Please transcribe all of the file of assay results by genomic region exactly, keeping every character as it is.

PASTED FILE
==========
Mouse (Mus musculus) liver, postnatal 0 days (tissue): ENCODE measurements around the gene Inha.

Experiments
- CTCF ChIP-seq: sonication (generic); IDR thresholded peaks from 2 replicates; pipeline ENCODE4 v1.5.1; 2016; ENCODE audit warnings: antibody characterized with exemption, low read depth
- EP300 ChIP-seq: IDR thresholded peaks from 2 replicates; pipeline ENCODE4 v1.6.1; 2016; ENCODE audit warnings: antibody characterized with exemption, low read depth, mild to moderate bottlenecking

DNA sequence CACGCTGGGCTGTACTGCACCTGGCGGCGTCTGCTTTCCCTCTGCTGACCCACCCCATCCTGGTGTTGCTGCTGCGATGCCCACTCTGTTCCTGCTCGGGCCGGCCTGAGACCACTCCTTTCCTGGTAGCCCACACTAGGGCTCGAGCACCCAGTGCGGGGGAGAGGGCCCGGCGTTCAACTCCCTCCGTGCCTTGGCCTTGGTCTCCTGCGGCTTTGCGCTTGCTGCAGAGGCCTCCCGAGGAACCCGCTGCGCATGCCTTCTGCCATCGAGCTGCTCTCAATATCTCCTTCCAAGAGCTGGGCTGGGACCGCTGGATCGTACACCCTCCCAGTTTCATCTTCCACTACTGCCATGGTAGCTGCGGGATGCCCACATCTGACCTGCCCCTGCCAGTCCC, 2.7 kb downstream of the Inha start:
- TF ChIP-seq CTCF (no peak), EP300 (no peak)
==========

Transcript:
Mouse (Mus musculus) liver, postnatal 0 days (tissue): ENCODE measurements around the gene Inha.

Experiments
- CTCF ChIP-seq: sonication (generic); IDR thresholded peaks from 2 replicates; pipeline ENCODE4 v1.5.1; 2016; ENCODE audit warnings: antibody characterized with exemption, low read depth
- EP300 ChIP-seq: IDR thresholded peaks from 2 replicates; pipeline ENCODE4 v1.6.1; 2016; ENCODE audit warnings: antibody characterized with exemption, low read depth, mild to moderate bottlenecking

DNA sequence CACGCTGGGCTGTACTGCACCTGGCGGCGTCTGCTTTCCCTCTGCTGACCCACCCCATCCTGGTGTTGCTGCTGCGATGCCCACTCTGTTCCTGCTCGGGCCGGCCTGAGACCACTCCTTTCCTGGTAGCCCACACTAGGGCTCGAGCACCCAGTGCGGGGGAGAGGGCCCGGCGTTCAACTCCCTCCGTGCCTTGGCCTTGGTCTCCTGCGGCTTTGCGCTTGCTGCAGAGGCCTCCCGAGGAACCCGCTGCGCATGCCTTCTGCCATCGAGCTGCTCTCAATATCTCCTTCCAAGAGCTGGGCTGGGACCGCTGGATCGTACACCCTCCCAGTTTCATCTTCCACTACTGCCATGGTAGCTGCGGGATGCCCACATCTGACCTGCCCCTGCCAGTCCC, 2.7 kb downstream of the Inha start:
- TF ChIP-seq CTCF (no peak), EP300 (no peak)